Chinese intelligence services have sent “thousands” of people to U.S. colleges under the guise of college students and professors, federal officials said.
“We want to encourage people to come here and study,” Andrew Lelling, the U.S. attorney for Massachusetts, told reporters Friday. “This isn’t about targeting everyone who’s a Chinese national. But there are thousands who are directly linked to a state-sponsored effort to steal intellectual property.”
That warning underscores the scope of China’s “economic espionage,” as the Justice Department terms it, as a tool for national security and economic threat. That threat is part of a broader effort by Beijing to take advantage of American colleges and universities, which provoked a backlash among U.S. officials.
“The message to all the schools is: One, be aware that you are a target,” John Demers, the assistant attorney general at the Justice Department, said during the briefing. “Universities also have a lot of people coming in and out: students, visiting professors who are here for a year … You may not know the folks there as well as you do maybe in a company.”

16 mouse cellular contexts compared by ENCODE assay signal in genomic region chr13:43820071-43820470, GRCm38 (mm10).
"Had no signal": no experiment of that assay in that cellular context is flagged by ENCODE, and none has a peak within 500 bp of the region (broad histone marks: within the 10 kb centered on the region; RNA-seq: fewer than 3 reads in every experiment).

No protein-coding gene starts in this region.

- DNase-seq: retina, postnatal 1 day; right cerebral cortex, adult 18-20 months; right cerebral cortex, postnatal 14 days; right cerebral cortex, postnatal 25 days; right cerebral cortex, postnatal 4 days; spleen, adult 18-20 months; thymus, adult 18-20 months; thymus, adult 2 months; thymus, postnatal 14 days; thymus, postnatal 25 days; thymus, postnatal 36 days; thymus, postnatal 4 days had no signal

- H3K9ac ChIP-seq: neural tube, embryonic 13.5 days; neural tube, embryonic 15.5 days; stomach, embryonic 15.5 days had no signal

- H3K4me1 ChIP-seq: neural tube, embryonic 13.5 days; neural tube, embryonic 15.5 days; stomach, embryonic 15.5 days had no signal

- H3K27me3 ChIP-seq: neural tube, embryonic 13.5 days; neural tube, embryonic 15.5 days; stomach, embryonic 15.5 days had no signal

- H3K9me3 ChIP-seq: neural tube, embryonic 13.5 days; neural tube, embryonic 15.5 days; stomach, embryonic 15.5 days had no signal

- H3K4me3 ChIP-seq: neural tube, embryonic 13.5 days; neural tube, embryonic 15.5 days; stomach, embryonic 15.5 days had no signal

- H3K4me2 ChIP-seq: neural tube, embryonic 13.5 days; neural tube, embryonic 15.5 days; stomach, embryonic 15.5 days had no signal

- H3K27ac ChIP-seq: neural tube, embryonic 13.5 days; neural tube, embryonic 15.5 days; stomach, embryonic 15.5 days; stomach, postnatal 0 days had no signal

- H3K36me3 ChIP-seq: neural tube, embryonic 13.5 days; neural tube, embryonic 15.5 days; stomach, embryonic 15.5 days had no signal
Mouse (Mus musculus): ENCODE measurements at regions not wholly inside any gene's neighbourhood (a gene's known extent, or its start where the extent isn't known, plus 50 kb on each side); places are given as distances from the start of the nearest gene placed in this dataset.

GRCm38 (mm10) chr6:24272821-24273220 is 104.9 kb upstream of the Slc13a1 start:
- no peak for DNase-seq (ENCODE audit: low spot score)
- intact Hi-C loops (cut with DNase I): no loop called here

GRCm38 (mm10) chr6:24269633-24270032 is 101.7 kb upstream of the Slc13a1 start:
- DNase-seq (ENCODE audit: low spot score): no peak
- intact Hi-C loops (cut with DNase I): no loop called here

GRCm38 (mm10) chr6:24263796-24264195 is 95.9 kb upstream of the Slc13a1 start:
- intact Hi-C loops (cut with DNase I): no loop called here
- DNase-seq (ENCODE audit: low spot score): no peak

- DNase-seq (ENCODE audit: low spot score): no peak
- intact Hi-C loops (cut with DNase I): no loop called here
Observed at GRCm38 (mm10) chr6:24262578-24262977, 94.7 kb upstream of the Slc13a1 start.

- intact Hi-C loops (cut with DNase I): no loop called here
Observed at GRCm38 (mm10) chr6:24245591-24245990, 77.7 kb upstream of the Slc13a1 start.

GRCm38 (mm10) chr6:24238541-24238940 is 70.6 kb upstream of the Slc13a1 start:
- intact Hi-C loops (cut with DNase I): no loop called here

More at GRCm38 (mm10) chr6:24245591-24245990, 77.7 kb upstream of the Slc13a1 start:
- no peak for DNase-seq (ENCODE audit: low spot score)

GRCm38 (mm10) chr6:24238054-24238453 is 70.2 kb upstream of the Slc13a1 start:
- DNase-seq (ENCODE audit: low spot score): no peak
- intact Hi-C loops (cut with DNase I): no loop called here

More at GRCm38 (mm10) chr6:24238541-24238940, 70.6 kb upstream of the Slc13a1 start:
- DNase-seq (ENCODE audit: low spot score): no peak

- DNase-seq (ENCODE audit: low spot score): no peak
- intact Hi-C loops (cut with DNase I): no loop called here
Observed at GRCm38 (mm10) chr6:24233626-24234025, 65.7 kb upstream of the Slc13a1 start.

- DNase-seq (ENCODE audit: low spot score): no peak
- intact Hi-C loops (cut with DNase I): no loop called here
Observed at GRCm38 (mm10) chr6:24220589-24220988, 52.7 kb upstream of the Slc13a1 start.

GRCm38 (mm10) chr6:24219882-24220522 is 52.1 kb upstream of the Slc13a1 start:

According to the most recent State Department data, more than 363,000 Chinese students studied in the U.S. in 2017-2018, nearly a third of all international students enrolled at U.S. institutions.
FBI Director Christopher Wray warned last year that China was using “nontraditional” intelligence collectors to launch a “whole-of-society” threat against the U.S. Those worries found an echo among lawmakers who worry that Chinese educational programs are platforms for propaganda and influence operations, while Secretary of State Mike Pompeo has been warning European allies that Chinese tech giants such as Huawei and ZTE are also being used as spy assets.
“MIT is not accepting new engagements or renewing existing ones with Huawei and ZTE or their respective subsidiaries due to federal investigations regarding violations of sanction restrictions,” the Massachusetts Institute of Technology announced Wednesday.
DOJ officials emphasized that “Boston is a target rich environment” for Chinese espionage, given the multitude of colleges and corporations with sensitive intellectual property, but they also sought to avoid overstating the fear.
“What we’re trying to focus on is differentiating the folks who come here to present a threat from the folks who come here just to study,” Demers said.
Read more at Washington Examiner.